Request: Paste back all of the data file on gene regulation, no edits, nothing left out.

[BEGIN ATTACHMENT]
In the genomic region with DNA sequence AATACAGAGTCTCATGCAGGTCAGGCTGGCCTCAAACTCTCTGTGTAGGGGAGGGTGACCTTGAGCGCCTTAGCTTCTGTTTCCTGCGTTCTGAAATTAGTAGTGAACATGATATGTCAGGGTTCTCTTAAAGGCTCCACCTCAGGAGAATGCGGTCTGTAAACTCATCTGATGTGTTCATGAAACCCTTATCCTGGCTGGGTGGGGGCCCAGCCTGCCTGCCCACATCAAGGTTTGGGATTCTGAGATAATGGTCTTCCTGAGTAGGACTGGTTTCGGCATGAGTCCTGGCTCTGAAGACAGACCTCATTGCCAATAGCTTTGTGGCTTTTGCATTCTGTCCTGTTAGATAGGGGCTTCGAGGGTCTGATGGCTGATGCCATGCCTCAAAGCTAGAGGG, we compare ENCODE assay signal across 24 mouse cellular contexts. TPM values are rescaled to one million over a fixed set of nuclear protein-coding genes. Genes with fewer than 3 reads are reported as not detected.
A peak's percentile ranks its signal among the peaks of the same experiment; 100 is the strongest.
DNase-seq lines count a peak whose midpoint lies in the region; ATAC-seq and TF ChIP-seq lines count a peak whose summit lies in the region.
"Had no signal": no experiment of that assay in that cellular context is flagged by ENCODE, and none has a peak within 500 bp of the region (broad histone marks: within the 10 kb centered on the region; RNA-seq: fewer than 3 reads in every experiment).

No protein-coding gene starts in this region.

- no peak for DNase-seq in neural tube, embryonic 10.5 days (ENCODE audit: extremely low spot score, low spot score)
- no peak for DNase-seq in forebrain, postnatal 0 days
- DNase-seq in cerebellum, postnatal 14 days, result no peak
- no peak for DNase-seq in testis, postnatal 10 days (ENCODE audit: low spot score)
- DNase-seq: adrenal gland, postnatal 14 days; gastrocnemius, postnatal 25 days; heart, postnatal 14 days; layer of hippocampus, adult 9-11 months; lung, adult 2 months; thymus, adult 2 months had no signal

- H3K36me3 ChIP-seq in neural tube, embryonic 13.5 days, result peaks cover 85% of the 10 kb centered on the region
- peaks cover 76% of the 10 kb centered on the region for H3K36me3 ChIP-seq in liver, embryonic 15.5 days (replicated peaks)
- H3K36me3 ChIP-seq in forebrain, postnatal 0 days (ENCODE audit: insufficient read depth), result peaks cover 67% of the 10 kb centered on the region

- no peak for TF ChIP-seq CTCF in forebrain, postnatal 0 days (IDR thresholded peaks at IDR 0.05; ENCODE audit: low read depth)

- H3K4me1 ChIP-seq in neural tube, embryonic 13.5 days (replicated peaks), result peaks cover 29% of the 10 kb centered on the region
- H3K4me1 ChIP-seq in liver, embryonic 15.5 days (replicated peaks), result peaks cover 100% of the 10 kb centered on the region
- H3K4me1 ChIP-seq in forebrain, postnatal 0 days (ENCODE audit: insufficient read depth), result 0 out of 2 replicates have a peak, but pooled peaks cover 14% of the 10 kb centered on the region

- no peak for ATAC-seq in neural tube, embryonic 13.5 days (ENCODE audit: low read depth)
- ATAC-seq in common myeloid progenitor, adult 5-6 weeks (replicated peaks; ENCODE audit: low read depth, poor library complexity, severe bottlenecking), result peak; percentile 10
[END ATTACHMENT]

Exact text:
In the genomic region with DNA sequence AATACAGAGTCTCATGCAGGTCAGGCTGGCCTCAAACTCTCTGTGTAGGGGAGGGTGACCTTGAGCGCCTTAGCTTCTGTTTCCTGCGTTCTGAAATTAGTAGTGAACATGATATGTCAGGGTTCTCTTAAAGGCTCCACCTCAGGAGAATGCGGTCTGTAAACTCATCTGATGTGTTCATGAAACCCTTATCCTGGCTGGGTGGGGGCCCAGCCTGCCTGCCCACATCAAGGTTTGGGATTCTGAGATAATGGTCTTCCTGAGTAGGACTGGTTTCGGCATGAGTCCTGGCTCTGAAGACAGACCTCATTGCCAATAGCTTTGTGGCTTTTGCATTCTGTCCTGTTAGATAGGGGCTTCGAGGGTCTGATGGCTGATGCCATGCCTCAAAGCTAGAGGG, we compare ENCODE assay signal across 24 mouse cellular contexts. TPM values are rescaled to one million over a fixed set of nuclear protein-coding genes. Genes with fewer than 3 reads are reported as not detected.
A peak's percentile ranks its signal among the peaks of the same experiment; 100 is the strongest.
DNase-seq lines count a peak whose midpoint lies in the region; ATAC-seq and TF ChIP-seq lines count a peak whose summit lies in the region.
"Had no signal": no experiment of that assay in that cellular context is flagged by ENCODE, and none has a peak within 500 bp of the region (broad histone marks: within the 10 kb centered on the region; RNA-seq: fewer than 3 reads in every experiment).

No protein-coding gene starts in this region.

- no peak for DNase-seq in neural tube, embryonic 10.5 days (ENCODE audit: extremely low spot score, low spot score)
- no peak for DNase-seq in forebrain, postnatal 0 days
- DNase-seq in cerebellum, postnatal 14 days, result no peak
- no peak for DNase-seq in testis, postnatal 10 days (ENCODE audit: low spot score)
- DNase-seq: adrenal gland, postnatal 14 days; gastrocnemius, postnatal 25 days; heart, postnatal 14 days; layer of hippocampus, adult 9-11 months; lung, adult 2 months; thymus, adult 2 months had no signal

- H3K36me3 ChIP-seq in neural tube, embryonic 13.5 days, result peaks cover 85% of the 10 kb centered on the region
- peaks cover 76% of the 10 kb centered on the region for H3K36me3 ChIP-seq in liver, embryonic 15.5 days (replicated peaks)
- H3K36me3 ChIP-seq in forebrain, postnatal 0 days (ENCODE audit: insufficient read depth), result peaks cover 67% of the 10 kb centered on the region

- no peak for TF ChIP-seq CTCF in forebrain, postnatal 0 days (IDR thresholded peaks at IDR 0.05; ENCODE audit: low read depth)

- H3K4me1 ChIP-seq in neural tube, embryonic 13.5 days (replicated peaks), result peaks cover 29% of the 10 kb centered on the region
- H3K4me1 ChIP-seq in liver, embryonic 15.5 days (replicated peaks), result peaks cover 100% of the 10 kb centered on the region
- H3K4me1 ChIP-seq in forebrain, postnatal 0 days (ENCODE audit: insufficient read depth), result 0 out of 2 replicates have a peak, but pooled peaks cover 14% of the 10 kb centered on the region

- no peak for ATAC-seq in neural tube, embryonic 13.5 days (ENCODE audit: low read depth)
- ATAC-seq in common myeloid progenitor, adult 5-6 weeks (replicated peaks; ENCODE audit: low read depth, poor library complexity, severe bottlenecking), result peak; percentile 10